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What is Stopping the Surge in Drones?

Skyhopper
Skyhopper by Mobilicom - Drone Regulation

What is stopping the surge in drones?

We are constantly hearing about the huge potential of drones and have been waiting to see this put into action. With the drone buzz that we see in the media we know that drones can be used for countless applications and are excited to see such an advancement in technology put into action. However, as of yet, we have not witnessed a large-scale implementation of drones into our daily operations. Here, we present some of the reasons for this.

Tight Regulations

For drone operations to be fully functional on a large scale, many important factors are involved, such as data analysis, sensors and in particular, security and safety. Due to regulations, drones are operated within the line of sight (LOS), so that they can always be seen. Many applications would be better off from operating drones beyond line of site (BLOS), for example delivery drones, yet the regulatory protocols are still not in place.

Despite huge advancements in technology, regulators still seem to be afraid of the drone. Why is this? Firstly, is the concern of an individual’s privacy, specifically, taking information about an individual and their private space as drones fly overhead. There have been several cases of privacy violation from drones reported in the news, for example a man was charged with eavesdropping after operating a drone over a neighbour's property. Secondly, are issues related to the security of the data carried by the drone. If connections are not secure, software components are exposed to hacks. With just $40 of software, it is possible to hack drones that cost thousands of dollars with poor encryption. In addition, drones that are used to deliver goods can be a source of surveillance. It is reported that Amazon's delivery drones have the intention of capturing data from their customers for marketing purposes. Lastly, is the concern of accidents occurring, for example collisions with other aerial vehicles. There have been cases of drones flying too close to, and even crashing into helicopters and aeroplanes.

The FAA (Federal Avian Administration) in the US has issued a set of regulations, Part 107, that are generally followed by other countries, for commercial drone operators to follow. These include flying only during the day and within LOS.

Changing Policies

Regulators are slowly understanding that they should be more in-tune with the demands of the drone industry. It is becoming clear that in order to unleash the full potential of autonomous platforms for ground, air and sea applications, BLOS operations need to be introduced, not only to meet the needs of the drone applications and users, but also to increase cost efficiency. For example, the FAA has issued approximately 1440 waivers for commercial drones, these include the waiver for maintaining LOS operations, as well as the operation of multiple small Unmanned Aerial Vehicles (UAVs) and flying over individuals not directly involved in the operation. Such waivers allow regulators to test out new rules before they are officially set.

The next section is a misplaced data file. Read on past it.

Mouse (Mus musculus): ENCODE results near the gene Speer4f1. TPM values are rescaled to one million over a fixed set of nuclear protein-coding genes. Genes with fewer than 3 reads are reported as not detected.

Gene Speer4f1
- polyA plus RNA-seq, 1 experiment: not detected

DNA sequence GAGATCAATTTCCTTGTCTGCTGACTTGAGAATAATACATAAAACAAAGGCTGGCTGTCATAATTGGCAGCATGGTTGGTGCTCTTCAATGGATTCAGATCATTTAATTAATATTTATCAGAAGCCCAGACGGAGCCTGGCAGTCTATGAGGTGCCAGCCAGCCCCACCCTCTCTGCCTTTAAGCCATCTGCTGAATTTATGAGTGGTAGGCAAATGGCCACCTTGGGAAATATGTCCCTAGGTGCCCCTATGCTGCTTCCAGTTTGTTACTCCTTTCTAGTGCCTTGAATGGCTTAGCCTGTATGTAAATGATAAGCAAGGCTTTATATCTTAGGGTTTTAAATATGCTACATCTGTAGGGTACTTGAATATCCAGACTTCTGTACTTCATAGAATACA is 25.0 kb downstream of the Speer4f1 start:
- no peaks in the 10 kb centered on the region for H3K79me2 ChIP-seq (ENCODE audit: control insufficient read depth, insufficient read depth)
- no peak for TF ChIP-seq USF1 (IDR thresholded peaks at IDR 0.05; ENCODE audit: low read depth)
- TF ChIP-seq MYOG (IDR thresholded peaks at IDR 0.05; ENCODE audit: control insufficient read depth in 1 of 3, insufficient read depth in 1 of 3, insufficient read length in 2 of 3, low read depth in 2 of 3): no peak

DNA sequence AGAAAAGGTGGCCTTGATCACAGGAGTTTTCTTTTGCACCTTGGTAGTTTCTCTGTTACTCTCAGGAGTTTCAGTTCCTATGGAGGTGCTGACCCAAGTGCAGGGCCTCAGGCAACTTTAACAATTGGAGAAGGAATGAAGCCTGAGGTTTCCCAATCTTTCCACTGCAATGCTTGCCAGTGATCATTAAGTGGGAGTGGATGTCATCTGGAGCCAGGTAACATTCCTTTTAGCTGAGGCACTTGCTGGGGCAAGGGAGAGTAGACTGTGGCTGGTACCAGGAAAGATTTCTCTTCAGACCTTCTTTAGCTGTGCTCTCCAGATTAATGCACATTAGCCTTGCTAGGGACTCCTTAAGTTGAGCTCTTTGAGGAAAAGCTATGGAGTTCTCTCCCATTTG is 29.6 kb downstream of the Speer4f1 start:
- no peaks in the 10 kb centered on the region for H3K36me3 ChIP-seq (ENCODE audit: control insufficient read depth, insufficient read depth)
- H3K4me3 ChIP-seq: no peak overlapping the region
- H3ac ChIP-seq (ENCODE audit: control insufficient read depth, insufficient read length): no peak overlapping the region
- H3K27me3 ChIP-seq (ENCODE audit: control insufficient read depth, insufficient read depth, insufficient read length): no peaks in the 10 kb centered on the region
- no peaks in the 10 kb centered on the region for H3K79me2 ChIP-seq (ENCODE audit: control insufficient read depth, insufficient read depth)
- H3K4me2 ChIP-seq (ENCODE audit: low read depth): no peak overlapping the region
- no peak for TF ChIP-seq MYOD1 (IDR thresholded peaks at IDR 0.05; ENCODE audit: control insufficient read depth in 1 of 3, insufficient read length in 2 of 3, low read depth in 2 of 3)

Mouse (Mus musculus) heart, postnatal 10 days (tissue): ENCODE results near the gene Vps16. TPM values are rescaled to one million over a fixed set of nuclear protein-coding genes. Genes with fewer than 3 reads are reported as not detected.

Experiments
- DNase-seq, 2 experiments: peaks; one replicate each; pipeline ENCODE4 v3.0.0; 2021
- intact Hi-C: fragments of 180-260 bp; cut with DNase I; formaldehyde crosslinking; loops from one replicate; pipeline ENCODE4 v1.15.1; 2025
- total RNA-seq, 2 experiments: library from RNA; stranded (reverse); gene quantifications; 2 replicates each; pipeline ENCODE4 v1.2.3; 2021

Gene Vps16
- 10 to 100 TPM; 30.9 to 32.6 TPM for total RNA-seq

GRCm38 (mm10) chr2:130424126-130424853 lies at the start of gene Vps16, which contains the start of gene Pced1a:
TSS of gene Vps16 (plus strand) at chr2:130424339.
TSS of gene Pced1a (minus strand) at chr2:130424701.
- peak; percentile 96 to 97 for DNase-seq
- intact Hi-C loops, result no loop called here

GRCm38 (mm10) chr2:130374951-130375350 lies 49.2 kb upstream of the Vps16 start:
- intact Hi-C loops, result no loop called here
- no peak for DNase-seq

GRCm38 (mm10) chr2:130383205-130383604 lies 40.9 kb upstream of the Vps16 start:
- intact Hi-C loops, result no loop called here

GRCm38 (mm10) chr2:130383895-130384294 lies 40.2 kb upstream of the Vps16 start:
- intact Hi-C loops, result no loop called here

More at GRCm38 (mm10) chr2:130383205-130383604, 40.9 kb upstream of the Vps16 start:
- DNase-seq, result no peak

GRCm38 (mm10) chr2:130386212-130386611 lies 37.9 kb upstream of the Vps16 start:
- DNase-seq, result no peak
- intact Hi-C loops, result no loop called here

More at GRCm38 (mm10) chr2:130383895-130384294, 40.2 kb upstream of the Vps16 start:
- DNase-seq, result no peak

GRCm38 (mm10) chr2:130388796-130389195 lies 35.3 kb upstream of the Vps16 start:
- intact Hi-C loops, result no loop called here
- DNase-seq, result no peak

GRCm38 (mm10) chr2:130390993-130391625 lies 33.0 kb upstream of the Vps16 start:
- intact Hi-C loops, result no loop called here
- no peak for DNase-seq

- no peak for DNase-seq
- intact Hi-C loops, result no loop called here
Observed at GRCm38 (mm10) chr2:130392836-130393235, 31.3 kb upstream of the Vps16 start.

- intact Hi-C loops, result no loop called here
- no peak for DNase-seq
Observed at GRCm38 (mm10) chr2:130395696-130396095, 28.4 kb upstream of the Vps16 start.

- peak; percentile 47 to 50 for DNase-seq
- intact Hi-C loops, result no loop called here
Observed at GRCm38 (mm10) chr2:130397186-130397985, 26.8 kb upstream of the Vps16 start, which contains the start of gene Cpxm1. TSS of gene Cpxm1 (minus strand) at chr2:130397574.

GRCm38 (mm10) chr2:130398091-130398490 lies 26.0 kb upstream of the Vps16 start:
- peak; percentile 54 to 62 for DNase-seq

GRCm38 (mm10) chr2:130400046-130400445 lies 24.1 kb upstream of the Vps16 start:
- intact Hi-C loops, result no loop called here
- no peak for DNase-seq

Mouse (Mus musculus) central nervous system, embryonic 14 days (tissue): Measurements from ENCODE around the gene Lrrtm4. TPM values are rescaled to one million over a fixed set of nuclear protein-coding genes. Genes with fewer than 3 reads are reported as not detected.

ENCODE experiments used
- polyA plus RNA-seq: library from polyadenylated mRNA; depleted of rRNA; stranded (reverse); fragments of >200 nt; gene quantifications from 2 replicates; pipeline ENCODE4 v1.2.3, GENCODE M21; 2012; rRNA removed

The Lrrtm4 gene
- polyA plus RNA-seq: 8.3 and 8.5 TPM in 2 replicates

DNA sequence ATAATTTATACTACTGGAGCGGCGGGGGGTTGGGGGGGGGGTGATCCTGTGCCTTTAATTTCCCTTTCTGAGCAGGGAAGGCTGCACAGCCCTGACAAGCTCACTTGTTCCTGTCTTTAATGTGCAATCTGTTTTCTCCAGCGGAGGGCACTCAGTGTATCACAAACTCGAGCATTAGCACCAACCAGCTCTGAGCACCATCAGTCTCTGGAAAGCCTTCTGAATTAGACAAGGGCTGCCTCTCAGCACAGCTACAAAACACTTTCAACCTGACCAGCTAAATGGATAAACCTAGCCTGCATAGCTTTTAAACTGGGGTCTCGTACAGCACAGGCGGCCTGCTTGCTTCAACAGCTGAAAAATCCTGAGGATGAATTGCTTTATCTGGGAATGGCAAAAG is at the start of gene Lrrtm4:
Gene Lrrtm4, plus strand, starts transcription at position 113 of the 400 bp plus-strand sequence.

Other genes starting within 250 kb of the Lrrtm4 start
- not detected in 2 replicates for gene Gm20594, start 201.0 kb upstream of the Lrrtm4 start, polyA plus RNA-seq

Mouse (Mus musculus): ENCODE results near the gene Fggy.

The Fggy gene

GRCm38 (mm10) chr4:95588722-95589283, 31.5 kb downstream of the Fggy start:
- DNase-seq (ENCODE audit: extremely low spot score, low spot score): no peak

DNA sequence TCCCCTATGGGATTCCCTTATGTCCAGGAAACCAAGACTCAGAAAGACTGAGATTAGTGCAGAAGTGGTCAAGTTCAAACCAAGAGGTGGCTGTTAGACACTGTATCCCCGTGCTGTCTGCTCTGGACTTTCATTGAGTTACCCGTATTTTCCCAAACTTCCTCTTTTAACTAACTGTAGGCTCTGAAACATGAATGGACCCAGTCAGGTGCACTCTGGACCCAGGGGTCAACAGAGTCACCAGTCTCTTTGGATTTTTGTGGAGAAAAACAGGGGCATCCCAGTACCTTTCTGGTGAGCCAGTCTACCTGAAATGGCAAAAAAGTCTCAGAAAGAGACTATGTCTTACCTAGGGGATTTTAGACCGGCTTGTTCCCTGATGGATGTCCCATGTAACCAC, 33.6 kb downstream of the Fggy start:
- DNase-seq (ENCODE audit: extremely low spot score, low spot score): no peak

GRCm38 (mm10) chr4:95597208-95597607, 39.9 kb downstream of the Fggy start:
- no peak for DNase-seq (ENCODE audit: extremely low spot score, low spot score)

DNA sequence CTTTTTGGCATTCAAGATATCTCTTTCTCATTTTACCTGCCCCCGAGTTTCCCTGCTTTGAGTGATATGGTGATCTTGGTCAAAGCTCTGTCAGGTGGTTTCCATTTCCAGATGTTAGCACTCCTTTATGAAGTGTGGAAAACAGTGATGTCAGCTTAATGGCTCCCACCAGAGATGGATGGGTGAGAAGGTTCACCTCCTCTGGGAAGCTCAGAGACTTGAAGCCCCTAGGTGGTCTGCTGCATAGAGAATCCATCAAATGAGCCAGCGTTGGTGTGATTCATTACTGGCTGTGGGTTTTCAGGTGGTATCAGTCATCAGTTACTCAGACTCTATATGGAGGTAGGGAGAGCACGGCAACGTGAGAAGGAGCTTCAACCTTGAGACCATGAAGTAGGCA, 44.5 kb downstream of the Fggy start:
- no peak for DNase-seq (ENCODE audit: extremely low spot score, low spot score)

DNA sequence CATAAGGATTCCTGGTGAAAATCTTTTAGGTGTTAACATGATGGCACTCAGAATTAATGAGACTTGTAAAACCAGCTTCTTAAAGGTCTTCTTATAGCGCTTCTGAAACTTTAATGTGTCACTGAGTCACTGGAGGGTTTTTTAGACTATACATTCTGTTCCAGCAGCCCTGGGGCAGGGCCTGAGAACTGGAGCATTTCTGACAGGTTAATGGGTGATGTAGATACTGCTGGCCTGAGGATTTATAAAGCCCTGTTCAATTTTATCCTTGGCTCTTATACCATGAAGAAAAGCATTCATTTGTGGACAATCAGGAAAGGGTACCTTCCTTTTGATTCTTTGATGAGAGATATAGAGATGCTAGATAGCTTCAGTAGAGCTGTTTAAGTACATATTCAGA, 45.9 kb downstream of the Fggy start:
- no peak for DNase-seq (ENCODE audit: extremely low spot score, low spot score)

Safety First

Research is projecting that in 2019, there will be a rise in commercial drone usage. However, currently, there is still a difference in point of view between the drone industry and regulators. Having said this, the drone industry is doing its best to convince regulators to be more open, by for example, assuring safety through testing and risk-based analysis, and designing full-proof emergency protocols. This includes drones mounted with a parachute in the case of an emergency, dedicated flying routes, the ability to carry on flying if parts fail and designing drones small enough that injury to an individual would be minimal.

A major issue for regulators is the detect and avoid (DAA) system of drones for avoiding collisions, particularly for BLOS. In addition to other aerial vehicles, drones have also crashed into buildings and even with birds. The FAA needs to be assured that the UAV has the security system equal to that of having a pilot onboard. In addition to this, an efficient air traffic system needs to be established. Currently, the automated unmanned aerial systems traffic management (UTM) system is being developed, with UTM regulations to be set by the FAA in 2019. The UTM uses a collision avoiding system, long range communication and data exchange.

It is clear that drones with a robust, secure and safe control system have the potential to rapidly integrate into our daily routines. The technology is here, and it offers a robust, highly secured and encrypted communication which can avoid obstructions in N-LOS and urban areas. However, the regulations are also here. Regulators and the drone industry need to work together to allow this potential to become a reality, as well as to increase research, competitive advantages and innovation within the drone industry. Collaboration, integration and cooperation is key between the two entities.